A. Pallis, E. Briasoulis, H. Linardou, C. Papadimitriou, D. Bafaloukos, P. Kosmidis and S. Murray Pages 1613 - 1628 ( 16 )
Non-Small-Cell Lung Cancer (NSCLC) with somatic mutations of the epidermal growth factor receptor (EGFR) is anticipated to respond to small-molecule tyrosine kinase inhibitors (TKIs) of the EGFR tyrosine kinase. There are, however, patients with EGFR mutated tumors who do not demonstrate tumor response. The most widely accepted mechanism of ‘de novo’ (inherent) resistance to these TKIs involves mutations of the KRAS gene. KRAS is a downstream mediator of EGFR-induced cell signaling, such mutations appear to be mutually exclusive from EGFR mutations in lung cancer. The first molecular modifier of resistance identified in patients who developed resistance (termed ‘acquired resistance’) to TK inhibition was a new acquired somatic EGFR mutation (T790M). Today there is an ever-growing series of molecular events that have recently come to the forefront to explain other instances of TKI resistance not attributable to T790M or KRAS. These include a number of molecules that interact with EGFR or form part of its downstream signaling pathway such as HER-2, IGFR-1, MET and B-RAF. Considering that the majority of studies carried out to date with respect to the identification of resistant clones have not used highly sensitive techniques (e.g. allelic discrimination to identify somatic mutations), coupled with the relatively low number of studies examining multiple molecular markers and the accepted molecular heterogeneity of NSCLC raise question as to the existence of ‘acquired’ versus ‘de-novo’ resistance. By examining the current knowledge base with respect to mechanisms of resistance to EGFR TKIs in NSCLC, we explore whether ‘acquired’ resistance is ‘de-novo’ resistance in disguise, and discuss the promises and limitations of molecular stratification with respect to strategies incorporating TKIs in the treatment of NSCLC.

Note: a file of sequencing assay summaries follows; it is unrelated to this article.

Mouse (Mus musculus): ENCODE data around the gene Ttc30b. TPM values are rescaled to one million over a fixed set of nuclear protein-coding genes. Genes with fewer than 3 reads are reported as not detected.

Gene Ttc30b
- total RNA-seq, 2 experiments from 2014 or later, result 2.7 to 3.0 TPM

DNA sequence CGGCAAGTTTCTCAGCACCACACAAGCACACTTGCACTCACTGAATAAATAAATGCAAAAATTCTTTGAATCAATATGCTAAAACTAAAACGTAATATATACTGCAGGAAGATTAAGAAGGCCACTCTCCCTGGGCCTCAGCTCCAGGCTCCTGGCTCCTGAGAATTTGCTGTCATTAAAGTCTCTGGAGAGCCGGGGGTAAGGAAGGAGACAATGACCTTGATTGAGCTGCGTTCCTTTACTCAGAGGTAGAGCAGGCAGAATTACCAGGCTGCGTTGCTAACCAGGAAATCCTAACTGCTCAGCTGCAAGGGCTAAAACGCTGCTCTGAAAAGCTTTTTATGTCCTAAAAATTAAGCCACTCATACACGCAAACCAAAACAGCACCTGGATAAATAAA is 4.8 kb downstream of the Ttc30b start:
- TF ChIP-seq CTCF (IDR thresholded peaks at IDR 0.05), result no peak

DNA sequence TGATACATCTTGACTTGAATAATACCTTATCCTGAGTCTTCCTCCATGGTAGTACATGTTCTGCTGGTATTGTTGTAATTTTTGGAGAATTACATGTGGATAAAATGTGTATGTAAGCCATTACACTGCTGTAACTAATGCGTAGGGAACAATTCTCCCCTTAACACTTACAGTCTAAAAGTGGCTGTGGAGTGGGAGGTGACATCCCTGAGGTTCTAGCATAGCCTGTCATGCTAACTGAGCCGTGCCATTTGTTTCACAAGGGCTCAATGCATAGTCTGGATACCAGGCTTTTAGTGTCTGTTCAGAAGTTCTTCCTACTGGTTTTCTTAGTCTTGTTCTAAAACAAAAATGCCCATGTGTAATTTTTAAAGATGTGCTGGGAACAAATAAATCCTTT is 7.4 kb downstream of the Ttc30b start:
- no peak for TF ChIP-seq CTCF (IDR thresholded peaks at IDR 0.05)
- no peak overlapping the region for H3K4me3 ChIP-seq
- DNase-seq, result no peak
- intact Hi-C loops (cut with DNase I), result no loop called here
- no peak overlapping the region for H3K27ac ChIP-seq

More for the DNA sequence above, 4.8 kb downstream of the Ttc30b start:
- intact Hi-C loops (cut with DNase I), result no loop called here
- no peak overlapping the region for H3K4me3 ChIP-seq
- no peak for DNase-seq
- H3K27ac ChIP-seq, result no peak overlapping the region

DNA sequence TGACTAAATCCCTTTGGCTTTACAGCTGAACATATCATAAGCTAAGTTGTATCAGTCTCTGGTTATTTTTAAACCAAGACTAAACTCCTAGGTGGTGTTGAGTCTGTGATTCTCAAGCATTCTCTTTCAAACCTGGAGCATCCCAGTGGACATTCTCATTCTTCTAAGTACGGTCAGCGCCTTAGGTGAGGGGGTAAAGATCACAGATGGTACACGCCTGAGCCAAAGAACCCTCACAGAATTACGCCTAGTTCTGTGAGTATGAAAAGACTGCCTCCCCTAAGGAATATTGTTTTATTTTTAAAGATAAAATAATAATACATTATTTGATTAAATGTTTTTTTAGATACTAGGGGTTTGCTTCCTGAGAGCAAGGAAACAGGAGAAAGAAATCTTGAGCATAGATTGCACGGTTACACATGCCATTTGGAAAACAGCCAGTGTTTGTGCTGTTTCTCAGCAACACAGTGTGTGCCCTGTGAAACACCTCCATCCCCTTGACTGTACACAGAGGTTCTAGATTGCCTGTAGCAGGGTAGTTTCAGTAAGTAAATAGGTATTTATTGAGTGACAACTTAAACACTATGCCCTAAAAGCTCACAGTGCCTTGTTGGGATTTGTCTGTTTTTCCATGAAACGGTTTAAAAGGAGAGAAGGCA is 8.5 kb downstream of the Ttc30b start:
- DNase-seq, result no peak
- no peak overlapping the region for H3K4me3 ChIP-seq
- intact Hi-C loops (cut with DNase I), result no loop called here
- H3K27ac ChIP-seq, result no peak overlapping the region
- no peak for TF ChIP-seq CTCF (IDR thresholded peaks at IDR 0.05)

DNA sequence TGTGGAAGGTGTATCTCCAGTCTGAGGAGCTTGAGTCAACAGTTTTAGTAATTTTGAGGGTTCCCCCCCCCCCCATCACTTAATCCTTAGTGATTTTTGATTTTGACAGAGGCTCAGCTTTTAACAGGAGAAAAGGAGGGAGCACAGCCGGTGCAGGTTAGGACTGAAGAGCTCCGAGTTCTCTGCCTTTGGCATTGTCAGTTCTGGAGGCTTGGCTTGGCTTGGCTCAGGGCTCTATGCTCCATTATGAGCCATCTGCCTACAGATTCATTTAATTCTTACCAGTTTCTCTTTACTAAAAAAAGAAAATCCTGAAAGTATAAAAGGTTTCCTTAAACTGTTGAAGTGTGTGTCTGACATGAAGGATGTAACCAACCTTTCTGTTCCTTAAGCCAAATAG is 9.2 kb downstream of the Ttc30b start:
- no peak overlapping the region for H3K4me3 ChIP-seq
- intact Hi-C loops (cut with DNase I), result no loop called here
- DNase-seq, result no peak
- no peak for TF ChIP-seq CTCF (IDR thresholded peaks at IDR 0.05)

Resistance, erlotinib, gefitinib, NSCLC, KRAS, MET, Her-2, Her-3, BRAF, IGFR-1, PTEN, polymorphisms
Department of Molecular Oncology, GeneKOR, Athens, Greece.